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Blind People in York Suffer as Taxi Scheme is Cut


7:30am 19th May 2014
(Updated 8:05am 19th May 2014)

A blind charity and opposition councillors are concerned about the issue in York.

The 63-thousand pound Taxicard scheme was cut in February, with York Council blaming the government cuts.

Opposition party Liberal Democrats and the York Blind and Partially Sighted Society is worried that the change is harming the lives of blind people.

The city council says only 14% of those who had the card used more than half their entitlement.

It says dial-a-ride services and bus passes for companions are available to help those in need.

Andrew Bradley, Sustainable Transport Manager at City of York Council, said:

“It was a difficult decision to discontinue the Taxicard scheme. A review of the Taxicard scheme established that only fourteen per cent of cardholders used half or more of their annual entitlement. For this reason, the significant annual administration cost required to support the scheme was difficult to justify, especially in light of the year-on-year reduced funding for the council.

“The council supports a range of measures to assist people with disabilities to travel including the popular Dial & Ride service and the provision of companion bus passes for people with severe disabilities.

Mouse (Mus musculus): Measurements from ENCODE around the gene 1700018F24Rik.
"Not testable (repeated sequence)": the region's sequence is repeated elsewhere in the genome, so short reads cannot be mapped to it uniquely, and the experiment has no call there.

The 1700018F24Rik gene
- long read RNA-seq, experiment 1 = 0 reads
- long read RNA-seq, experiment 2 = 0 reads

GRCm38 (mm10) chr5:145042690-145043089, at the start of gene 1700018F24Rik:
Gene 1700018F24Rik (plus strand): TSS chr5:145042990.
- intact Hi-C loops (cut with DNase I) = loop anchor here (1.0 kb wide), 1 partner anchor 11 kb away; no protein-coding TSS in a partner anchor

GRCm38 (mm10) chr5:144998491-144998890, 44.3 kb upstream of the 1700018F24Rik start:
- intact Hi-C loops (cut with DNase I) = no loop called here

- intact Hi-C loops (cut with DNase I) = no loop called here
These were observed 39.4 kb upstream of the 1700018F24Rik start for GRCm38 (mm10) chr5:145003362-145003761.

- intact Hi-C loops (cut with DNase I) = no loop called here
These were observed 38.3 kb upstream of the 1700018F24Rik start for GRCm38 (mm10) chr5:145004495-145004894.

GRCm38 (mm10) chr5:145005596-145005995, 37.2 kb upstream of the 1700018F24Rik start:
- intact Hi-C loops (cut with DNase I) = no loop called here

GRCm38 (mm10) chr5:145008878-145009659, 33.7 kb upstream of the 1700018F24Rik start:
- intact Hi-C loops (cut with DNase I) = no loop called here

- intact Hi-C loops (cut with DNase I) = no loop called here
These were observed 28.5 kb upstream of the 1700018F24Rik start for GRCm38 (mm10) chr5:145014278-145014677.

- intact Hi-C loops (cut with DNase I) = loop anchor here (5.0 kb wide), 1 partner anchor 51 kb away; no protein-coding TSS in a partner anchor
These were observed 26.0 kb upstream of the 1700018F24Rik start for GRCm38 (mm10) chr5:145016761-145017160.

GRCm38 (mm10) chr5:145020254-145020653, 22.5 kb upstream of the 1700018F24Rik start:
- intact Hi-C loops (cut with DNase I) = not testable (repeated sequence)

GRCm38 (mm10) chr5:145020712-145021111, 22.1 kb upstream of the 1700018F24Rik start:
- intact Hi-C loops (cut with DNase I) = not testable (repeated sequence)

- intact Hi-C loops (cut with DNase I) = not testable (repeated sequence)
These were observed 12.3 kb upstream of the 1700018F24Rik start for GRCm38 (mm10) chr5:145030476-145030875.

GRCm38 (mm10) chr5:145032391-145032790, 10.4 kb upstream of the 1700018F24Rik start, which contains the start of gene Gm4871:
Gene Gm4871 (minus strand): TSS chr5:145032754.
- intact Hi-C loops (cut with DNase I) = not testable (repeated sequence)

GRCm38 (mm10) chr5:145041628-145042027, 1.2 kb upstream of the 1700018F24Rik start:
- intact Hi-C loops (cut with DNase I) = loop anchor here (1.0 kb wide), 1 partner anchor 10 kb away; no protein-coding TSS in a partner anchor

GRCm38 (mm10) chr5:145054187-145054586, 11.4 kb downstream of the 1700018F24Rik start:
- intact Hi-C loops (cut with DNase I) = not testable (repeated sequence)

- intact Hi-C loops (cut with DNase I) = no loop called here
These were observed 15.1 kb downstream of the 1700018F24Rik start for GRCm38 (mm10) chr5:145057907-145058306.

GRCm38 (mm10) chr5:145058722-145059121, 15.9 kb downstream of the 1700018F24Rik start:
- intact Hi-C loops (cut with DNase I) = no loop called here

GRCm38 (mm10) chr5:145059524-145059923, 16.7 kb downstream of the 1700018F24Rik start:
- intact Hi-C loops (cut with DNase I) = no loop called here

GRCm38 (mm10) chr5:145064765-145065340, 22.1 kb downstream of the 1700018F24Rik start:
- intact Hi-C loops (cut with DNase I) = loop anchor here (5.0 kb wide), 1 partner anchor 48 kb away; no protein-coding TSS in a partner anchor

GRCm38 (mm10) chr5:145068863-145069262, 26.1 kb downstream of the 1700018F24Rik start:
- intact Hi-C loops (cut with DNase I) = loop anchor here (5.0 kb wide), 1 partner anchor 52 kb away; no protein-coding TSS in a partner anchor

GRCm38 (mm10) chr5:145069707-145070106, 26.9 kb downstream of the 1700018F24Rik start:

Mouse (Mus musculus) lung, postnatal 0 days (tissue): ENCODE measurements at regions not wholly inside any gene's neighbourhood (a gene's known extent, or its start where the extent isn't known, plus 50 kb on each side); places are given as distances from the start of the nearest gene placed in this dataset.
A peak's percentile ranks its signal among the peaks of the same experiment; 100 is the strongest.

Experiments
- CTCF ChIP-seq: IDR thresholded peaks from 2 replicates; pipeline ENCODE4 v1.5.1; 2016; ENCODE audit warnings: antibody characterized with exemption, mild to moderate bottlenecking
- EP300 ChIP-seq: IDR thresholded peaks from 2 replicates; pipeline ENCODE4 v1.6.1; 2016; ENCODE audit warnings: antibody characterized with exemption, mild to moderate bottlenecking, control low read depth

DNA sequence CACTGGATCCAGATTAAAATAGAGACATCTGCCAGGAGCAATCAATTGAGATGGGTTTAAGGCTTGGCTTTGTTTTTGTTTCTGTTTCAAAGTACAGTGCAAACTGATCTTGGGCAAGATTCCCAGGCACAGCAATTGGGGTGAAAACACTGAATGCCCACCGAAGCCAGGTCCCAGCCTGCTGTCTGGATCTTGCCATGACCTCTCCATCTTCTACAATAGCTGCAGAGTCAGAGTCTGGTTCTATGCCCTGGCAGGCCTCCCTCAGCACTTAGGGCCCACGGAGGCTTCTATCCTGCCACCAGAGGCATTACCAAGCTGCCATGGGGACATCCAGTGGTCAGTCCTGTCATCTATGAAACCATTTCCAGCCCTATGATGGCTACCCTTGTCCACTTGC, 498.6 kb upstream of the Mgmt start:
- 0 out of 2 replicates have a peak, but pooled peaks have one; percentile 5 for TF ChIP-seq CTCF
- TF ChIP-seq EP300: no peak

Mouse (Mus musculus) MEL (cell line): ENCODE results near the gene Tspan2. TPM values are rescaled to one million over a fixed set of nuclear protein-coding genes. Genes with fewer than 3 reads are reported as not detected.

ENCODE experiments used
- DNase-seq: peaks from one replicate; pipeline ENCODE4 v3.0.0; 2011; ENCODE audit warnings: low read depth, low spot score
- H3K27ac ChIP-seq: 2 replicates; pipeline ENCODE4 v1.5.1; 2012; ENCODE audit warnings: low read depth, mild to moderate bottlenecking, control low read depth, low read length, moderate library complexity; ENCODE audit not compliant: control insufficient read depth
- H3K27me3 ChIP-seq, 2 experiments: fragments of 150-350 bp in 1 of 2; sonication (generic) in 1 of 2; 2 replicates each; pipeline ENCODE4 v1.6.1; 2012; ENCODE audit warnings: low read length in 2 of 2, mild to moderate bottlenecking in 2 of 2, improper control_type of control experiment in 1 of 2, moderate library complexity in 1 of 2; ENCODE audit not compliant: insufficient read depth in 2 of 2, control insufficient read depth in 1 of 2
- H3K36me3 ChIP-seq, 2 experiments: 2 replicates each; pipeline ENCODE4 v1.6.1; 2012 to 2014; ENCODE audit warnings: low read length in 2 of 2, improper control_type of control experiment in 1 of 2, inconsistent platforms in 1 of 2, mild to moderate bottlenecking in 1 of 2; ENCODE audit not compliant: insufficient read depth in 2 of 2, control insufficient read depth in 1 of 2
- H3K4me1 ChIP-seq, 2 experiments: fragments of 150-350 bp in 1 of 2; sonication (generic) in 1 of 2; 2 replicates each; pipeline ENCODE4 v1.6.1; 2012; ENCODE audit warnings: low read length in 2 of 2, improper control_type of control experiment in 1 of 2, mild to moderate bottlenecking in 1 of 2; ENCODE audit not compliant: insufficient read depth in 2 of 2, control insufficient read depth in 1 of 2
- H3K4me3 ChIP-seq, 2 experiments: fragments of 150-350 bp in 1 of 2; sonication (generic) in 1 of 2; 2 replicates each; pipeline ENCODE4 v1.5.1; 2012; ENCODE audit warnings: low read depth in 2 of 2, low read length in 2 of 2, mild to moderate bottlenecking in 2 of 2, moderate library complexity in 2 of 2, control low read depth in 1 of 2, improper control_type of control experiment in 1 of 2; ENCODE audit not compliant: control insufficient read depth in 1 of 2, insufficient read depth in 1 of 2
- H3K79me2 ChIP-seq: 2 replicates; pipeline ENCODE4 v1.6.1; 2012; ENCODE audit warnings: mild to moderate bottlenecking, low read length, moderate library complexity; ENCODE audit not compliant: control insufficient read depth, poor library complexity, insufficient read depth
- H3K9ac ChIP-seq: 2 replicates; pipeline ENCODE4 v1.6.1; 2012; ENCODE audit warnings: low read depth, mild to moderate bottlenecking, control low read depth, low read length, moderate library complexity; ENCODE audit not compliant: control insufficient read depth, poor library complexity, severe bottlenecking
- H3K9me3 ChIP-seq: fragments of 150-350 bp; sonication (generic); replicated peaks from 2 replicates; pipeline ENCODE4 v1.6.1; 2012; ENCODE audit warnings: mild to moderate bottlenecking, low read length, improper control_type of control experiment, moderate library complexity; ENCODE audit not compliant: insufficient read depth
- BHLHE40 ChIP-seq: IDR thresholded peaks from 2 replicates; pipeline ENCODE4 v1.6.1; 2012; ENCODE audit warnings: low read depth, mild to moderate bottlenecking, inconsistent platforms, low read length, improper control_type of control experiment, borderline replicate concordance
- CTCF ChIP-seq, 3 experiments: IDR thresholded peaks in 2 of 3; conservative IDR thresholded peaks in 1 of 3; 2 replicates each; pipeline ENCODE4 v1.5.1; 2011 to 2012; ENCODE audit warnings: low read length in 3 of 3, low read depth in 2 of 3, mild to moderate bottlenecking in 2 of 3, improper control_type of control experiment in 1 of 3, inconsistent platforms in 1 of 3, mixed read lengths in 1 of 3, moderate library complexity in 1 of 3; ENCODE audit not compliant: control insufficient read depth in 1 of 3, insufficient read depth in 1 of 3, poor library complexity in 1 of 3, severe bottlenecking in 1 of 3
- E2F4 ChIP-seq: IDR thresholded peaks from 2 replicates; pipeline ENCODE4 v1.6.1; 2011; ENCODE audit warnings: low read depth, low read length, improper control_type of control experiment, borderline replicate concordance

“All card holders were notified that the scheme would be stopping and were made aware of alternative options which included free off-peak travel on local buses and half-fare travel on York’s Dial & Ride services.
“People with severe disabilities can apply for a companion pass, which permits another person to travel with the pass-holder to provide assistance during the journey.”

Cllr Lynn Jeffries, Liberal Democrat Spokesperson for Equalities and Westfield Councillor, commented:

"The Taxicard was there to help residents who were unable to use buses. It is therefore unacceptable that the card has been removed and the only option offered to these residents is a bus pass. Many blind or disabled people are simply unable to use buses and therefore the loss of the Taxicard is a huge personal blow.

"Labour should not have cut this service for vulnerable residents while wasting money elsewhere on city-centre vanity projects. Lib Dem budget plans showed that there was an alternative. However, after cutting the service it is completely wrong that Labour have not done more to help those affected. I don't believe the council has made so-called reasonable adjustment to help these people to still get around."

Diane Roworth, Chief Officer of the York Blind and Partially Sighted Society, commented:

“We know that there are some blind and partially sighted people who are unable to use buses, which is why they chose to have a Taxicard. With the removal of the card, their ability to travel in York will be severely restricted and their quality of life reduced markedly. 

“An enormous amount of money is, quite rightly, being spent on improving bus services, but there are many people with sight and mobility impairments who simply cannot take advantage of these improvements.  We need to ensure equal access to transport for everyone, including people who have the greatest difficulty in travelling.”

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